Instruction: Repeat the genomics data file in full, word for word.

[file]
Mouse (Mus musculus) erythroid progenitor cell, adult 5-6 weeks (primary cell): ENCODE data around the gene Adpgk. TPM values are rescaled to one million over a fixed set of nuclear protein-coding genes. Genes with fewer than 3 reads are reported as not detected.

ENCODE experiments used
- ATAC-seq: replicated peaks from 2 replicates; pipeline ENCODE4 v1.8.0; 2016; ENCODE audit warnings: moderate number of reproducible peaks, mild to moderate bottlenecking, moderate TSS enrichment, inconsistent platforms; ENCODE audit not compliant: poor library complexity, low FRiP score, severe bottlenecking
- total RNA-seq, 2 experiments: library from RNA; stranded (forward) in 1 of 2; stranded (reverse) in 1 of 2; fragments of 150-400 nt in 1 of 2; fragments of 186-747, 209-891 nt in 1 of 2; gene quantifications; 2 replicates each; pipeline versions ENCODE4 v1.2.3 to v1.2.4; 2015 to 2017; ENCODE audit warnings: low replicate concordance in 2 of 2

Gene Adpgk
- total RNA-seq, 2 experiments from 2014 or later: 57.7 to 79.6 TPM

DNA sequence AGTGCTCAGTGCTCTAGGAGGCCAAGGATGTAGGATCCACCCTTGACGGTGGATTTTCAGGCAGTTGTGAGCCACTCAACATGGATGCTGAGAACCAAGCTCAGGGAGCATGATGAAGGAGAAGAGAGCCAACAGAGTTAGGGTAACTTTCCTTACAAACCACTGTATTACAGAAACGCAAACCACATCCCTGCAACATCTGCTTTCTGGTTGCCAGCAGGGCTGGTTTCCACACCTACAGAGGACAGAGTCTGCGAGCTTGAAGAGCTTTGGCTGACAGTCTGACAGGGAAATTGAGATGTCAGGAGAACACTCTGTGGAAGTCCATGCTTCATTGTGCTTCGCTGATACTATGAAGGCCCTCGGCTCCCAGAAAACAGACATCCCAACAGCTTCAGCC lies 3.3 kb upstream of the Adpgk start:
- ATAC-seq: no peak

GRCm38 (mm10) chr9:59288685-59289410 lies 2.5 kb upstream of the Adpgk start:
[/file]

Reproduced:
Mouse (Mus musculus) erythroid progenitor cell, adult 5-6 weeks (primary cell): ENCODE data around the gene Adpgk. TPM values are rescaled to one million over a fixed set of nuclear protein-coding genes. Genes with fewer than 3 reads are reported as not detected.

ENCODE experiments used
- ATAC-seq: replicated peaks from 2 replicates; pipeline ENCODE4 v1.8.0; 2016; ENCODE audit warnings: moderate number of reproducible peaks, mild to moderate bottlenecking, moderate TSS enrichment, inconsistent platforms; ENCODE audit not compliant: poor library complexity, low FRiP score, severe bottlenecking
- total RNA-seq, 2 experiments: library from RNA; stranded (forward) in 1 of 2; stranded (reverse) in 1 of 2; fragments of 150-400 nt in 1 of 2; fragments of 186-747, 209-891 nt in 1 of 2; gene quantifications; 2 replicates each; pipeline versions ENCODE4 v1.2.3 to v1.2.4; 2015 to 2017; ENCODE audit warnings: low replicate concordance in 2 of 2

Gene Adpgk
- total RNA-seq, 2 experiments from 2014 or later: 57.7 to 79.6 TPM

DNA sequence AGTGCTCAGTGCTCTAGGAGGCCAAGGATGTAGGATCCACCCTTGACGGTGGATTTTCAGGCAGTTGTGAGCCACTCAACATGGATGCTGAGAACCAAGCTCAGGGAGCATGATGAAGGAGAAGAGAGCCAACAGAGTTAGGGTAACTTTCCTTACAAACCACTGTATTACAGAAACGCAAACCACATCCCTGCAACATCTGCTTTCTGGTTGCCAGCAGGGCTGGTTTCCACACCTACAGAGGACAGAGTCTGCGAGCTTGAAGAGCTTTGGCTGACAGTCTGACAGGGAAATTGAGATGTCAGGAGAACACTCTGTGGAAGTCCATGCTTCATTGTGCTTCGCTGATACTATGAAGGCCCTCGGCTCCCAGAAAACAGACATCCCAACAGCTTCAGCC lies 3.3 kb upstream of the Adpgk start:
- ATAC-seq: no peak

GRCm38 (mm10) chr9:59288685-59289410 lies 2.5 kb upstream of the Adpgk start: